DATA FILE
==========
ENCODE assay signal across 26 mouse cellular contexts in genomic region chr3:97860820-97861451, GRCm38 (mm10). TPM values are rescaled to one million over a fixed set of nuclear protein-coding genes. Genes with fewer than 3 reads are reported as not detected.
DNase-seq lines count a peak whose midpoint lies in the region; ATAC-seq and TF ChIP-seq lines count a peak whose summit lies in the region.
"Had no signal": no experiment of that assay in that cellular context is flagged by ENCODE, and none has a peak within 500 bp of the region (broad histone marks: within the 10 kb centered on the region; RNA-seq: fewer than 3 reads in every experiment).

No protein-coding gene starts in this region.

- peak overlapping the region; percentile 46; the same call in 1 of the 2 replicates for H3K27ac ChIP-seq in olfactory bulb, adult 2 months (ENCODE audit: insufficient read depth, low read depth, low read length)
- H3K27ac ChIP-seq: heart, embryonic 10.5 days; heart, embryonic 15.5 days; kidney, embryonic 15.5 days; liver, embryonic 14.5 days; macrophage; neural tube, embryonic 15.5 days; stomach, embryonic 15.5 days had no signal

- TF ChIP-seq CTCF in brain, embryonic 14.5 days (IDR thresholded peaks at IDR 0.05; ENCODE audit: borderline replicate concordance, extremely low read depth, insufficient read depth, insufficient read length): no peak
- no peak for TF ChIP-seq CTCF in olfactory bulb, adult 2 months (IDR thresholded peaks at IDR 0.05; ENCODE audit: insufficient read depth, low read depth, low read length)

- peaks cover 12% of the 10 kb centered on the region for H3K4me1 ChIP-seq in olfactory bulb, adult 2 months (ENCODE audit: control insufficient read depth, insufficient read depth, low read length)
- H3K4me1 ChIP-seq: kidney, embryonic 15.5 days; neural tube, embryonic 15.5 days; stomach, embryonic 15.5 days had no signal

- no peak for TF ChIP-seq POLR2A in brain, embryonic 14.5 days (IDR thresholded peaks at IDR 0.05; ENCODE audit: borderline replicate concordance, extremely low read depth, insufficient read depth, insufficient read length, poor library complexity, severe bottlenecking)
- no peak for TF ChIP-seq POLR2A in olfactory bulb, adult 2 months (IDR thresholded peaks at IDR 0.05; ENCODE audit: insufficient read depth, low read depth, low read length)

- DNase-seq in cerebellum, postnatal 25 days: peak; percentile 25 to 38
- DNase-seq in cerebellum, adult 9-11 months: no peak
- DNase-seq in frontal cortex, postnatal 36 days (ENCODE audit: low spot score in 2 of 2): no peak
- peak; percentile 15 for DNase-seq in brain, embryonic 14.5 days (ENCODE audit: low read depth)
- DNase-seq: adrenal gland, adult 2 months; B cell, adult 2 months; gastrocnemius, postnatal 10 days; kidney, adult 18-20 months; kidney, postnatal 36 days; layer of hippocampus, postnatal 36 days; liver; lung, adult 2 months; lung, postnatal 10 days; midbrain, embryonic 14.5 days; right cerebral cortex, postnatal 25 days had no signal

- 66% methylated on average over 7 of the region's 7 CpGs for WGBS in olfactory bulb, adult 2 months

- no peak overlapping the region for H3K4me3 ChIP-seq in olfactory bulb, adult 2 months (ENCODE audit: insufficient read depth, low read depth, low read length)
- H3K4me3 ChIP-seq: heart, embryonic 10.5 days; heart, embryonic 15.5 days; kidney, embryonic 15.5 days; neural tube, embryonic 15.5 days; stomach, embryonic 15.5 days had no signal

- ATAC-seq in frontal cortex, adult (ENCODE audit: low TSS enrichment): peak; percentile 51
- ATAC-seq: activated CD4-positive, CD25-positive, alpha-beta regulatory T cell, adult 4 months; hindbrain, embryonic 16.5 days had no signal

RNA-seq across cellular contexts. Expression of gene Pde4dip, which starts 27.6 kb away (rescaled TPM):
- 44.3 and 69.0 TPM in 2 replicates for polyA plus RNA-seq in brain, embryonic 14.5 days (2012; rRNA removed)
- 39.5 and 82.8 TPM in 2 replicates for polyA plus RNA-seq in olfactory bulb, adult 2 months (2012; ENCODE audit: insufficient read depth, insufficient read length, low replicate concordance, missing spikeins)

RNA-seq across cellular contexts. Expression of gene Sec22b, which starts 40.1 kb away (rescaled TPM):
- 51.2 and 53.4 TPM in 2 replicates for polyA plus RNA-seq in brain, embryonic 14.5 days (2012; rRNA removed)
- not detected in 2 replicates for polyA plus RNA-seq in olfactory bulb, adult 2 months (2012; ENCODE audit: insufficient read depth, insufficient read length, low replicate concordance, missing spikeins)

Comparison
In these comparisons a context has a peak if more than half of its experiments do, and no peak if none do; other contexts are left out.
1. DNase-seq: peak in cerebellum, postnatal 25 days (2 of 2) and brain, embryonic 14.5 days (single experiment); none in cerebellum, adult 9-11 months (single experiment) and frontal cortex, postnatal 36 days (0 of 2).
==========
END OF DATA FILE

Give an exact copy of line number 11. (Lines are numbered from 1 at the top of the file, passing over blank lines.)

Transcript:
- no peak for TF ChIP-seq POLR2A in brain, embryonic 14.5 days (IDR thresholded peaks at IDR 0.05; ENCODE audit: borderline replicate concordance, extremely low read depth, insufficient read depth, insufficient read length, poor library complexity, severe bottlenecking)